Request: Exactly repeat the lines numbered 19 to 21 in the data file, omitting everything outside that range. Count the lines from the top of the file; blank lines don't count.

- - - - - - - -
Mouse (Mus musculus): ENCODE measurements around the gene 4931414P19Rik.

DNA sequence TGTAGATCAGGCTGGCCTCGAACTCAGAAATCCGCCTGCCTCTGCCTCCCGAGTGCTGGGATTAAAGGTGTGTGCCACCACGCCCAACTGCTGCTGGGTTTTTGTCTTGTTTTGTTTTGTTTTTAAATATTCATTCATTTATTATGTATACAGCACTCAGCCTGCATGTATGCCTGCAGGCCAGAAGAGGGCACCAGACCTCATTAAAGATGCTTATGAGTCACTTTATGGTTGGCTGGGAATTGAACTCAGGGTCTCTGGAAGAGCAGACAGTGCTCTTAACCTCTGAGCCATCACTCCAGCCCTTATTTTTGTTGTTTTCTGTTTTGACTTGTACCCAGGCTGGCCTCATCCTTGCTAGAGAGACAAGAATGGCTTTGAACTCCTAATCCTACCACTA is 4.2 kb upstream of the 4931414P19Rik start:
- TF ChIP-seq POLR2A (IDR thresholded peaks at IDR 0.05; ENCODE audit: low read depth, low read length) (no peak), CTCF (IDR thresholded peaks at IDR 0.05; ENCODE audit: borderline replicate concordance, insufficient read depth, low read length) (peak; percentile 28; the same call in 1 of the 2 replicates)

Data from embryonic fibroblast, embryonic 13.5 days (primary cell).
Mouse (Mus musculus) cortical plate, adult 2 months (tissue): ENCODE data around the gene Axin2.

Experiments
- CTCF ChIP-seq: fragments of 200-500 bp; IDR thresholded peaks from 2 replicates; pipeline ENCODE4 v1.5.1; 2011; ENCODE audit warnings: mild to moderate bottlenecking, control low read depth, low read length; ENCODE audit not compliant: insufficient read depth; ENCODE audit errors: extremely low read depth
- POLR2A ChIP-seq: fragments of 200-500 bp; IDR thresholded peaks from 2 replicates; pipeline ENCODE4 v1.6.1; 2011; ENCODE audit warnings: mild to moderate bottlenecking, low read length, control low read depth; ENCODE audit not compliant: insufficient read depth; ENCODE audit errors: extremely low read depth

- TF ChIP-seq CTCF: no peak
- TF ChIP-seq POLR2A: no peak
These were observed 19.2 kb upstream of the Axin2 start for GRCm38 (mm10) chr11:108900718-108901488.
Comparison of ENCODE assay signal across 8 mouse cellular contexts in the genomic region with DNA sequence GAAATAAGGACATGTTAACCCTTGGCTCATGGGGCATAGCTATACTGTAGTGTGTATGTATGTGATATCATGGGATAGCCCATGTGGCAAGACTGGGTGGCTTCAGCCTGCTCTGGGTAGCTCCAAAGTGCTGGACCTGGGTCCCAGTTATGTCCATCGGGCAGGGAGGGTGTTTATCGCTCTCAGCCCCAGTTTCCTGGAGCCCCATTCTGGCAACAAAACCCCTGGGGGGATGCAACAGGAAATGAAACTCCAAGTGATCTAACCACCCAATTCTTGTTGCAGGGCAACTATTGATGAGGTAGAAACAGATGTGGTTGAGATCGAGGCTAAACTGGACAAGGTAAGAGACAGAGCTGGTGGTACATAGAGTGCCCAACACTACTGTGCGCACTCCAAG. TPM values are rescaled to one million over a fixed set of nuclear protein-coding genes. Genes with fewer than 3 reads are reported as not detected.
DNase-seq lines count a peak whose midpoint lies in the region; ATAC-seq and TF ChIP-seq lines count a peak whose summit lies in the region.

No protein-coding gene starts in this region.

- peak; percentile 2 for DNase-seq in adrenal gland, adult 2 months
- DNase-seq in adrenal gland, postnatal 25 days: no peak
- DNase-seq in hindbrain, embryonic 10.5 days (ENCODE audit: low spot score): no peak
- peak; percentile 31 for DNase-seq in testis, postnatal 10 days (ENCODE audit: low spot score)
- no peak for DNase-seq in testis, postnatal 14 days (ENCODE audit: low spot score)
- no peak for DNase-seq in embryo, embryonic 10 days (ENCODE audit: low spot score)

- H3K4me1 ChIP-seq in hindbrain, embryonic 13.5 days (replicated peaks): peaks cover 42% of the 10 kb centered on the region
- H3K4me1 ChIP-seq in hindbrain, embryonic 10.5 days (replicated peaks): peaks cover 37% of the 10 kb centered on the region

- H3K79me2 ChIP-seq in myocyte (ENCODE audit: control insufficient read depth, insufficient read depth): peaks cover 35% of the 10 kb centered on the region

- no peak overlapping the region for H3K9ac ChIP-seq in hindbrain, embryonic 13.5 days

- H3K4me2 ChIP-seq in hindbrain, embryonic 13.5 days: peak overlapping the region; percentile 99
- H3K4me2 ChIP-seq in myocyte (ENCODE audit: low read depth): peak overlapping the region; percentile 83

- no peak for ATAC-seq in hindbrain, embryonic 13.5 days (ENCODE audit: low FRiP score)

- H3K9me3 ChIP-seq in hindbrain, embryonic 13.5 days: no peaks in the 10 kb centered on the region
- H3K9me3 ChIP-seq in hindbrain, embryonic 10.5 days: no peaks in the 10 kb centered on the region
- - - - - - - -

- no peak for DNase-seq in testis, postnatal 14 days (ENCODE audit: low spot score)
- no peak for DNase-seq in embryo, embryonic 10 days (ENCODE audit: low spot score)

- H3K4me1 ChIP-seq in hindbrain, embryonic 13.5 days (replicated peaks): peaks cover 42% of the 10 kb centered on the region